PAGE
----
Savills has launched a new Logistics Megatrends report. According to Savills, evolving technology, combined with changing consumer habits, will transform the way e-tailers distribute and deliver products to European shoppers, meaning that increasing amounts of warehouse space will be required across the continent to service demand.
Despite copious discussion of the impact of online on the high street and logistics, currently only 8 percent of retail transactions take place online across Europe. With experts forecasting this to rise to 25 percent of total retail by 2025 greater disruption in the sector is yet to come, says Savills in its Logistics Megatrends report.
Key developments likely to take place Savills predicts, include:
– Retailers and manufacturers may relocate warehouses to take advantage of cheaper locations and labour as drone technology will enable deliveries to be made from places previously inaccessible to lorries.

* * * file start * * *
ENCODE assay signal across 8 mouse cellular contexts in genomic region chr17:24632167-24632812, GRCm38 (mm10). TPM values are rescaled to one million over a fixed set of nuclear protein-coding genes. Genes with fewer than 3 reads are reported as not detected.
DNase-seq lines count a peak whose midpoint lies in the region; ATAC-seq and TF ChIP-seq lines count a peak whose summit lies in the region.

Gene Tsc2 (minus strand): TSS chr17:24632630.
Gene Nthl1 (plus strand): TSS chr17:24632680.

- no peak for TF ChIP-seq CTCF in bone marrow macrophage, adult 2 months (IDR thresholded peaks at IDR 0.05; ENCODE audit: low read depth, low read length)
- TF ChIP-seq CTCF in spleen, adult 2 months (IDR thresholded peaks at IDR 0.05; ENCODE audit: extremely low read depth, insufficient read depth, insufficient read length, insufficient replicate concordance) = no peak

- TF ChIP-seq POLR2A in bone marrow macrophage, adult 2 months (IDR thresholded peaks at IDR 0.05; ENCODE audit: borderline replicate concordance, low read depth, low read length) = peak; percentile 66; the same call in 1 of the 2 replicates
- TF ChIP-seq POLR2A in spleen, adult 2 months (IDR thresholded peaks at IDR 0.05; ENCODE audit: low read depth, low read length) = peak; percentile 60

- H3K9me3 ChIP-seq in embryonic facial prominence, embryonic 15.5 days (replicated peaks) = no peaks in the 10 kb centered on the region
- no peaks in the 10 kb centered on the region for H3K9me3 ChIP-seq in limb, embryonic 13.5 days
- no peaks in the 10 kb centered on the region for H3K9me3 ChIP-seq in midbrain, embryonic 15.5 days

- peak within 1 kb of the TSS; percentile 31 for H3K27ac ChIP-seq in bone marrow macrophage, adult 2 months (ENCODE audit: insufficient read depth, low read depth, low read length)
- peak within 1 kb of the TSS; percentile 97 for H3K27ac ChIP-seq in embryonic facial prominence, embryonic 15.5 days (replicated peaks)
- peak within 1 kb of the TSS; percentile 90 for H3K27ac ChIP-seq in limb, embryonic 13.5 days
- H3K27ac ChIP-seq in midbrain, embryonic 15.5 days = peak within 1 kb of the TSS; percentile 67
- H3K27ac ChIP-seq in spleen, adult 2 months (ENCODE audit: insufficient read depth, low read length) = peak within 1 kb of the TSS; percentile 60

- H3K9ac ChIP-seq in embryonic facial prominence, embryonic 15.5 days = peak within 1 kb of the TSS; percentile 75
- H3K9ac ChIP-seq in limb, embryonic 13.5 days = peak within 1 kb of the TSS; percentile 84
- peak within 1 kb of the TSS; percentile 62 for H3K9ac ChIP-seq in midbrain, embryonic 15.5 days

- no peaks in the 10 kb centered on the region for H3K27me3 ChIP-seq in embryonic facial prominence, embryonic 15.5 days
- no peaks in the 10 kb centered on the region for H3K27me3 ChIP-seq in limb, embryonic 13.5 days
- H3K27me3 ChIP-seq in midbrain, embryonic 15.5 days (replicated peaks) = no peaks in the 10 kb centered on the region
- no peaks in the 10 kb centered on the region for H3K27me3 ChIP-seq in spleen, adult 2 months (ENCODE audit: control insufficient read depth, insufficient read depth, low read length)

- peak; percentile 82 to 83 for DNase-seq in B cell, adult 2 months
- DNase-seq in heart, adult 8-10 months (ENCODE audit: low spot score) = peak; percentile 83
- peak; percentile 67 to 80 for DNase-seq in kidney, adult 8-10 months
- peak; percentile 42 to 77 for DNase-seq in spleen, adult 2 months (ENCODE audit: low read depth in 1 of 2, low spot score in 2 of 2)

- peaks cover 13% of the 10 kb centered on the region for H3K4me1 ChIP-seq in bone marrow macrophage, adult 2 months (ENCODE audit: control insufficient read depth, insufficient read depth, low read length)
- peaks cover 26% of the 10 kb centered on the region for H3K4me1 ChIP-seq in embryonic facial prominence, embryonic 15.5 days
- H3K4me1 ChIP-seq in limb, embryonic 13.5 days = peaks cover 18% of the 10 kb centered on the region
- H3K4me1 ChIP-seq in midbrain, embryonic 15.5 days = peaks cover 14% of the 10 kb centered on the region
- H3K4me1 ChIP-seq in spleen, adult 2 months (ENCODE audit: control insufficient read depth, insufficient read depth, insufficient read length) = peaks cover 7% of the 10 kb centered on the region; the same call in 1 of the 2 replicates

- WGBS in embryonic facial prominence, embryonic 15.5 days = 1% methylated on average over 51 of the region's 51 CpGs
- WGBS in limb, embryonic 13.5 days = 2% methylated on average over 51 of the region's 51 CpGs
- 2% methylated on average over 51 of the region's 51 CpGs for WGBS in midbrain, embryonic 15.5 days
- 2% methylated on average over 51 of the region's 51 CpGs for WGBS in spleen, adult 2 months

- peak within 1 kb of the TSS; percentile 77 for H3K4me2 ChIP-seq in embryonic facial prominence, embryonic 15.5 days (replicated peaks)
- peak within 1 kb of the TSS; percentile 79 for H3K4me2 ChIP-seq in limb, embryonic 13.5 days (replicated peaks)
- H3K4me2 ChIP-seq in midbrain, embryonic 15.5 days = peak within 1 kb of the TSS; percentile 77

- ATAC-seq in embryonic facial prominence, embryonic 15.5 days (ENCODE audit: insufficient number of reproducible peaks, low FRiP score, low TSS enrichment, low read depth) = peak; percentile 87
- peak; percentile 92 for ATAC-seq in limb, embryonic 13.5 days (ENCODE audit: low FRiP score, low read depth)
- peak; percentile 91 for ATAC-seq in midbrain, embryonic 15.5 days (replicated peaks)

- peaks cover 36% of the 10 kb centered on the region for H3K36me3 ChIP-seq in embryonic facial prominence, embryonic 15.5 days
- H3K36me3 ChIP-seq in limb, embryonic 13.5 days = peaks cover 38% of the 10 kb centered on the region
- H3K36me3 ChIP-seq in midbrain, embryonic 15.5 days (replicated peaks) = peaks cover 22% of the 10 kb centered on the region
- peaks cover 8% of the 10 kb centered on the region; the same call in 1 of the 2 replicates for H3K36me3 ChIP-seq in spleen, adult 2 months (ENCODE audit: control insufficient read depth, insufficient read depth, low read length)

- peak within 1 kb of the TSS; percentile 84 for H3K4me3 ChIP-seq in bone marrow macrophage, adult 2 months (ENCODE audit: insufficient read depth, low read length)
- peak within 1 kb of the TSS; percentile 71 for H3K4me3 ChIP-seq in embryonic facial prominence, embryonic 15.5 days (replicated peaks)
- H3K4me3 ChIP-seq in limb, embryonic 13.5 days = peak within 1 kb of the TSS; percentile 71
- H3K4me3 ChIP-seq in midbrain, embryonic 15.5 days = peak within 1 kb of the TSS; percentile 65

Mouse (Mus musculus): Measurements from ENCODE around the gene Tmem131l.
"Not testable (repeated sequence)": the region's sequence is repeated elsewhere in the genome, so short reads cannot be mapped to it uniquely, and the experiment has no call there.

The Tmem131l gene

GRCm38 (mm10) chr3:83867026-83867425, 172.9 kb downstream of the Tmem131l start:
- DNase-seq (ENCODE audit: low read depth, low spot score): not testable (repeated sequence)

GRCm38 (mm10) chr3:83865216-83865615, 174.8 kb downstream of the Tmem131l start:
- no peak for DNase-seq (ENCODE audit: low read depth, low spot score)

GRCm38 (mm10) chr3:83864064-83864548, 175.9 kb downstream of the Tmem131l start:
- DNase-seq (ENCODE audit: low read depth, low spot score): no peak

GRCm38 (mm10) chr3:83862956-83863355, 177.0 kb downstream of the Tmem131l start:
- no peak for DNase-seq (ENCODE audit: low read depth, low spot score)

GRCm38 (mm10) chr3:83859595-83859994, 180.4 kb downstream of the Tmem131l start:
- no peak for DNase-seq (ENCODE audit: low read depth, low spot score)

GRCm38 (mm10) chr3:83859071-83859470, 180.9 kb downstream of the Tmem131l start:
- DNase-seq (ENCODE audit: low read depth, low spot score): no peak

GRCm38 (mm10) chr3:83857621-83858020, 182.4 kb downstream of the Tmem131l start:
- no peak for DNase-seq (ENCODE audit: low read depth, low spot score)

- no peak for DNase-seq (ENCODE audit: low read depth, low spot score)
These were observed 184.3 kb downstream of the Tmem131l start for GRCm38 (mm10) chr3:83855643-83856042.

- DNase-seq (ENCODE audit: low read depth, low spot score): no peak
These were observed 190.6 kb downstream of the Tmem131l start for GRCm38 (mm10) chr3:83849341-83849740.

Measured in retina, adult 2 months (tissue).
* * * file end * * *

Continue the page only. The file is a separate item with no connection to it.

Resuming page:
– Warehouses will get taller as robotics allow stock to be racked more efficiently, with automation allowing products to be retrieved from greater heights. Warehouse workers may also be supplied with robotic exoskeletons to assist them in the loading and packing of deliveries.
– Price savvy, globalised shoppers will purchase more products from retailers based abroad when delivery is not too expensive. Cross-border e-commerce could grow by 25 percent annually, which would have a major impact on where retailers and manufacturers place distribution hubs – we could see more warehouses closer to borders and more steps and locations in the delivery chain to manage custom and border checks.
– Advances in battery technology and autonomous electrical vehicles will lead to a proliferation of night time deliveries as they will no longer contravene noise restrictions –consumers may wake up to their deliveries having already arrived.
– For retailers with physical stores, improved tracking of stock will mean that deliveries can be shipped from existing shops if they’re closer to the customer, rather than from warehouses. This will cut down both costs and the time deliveries take to reach customers– could high street retailers take on Amazon Prime’s one hour delivery windows?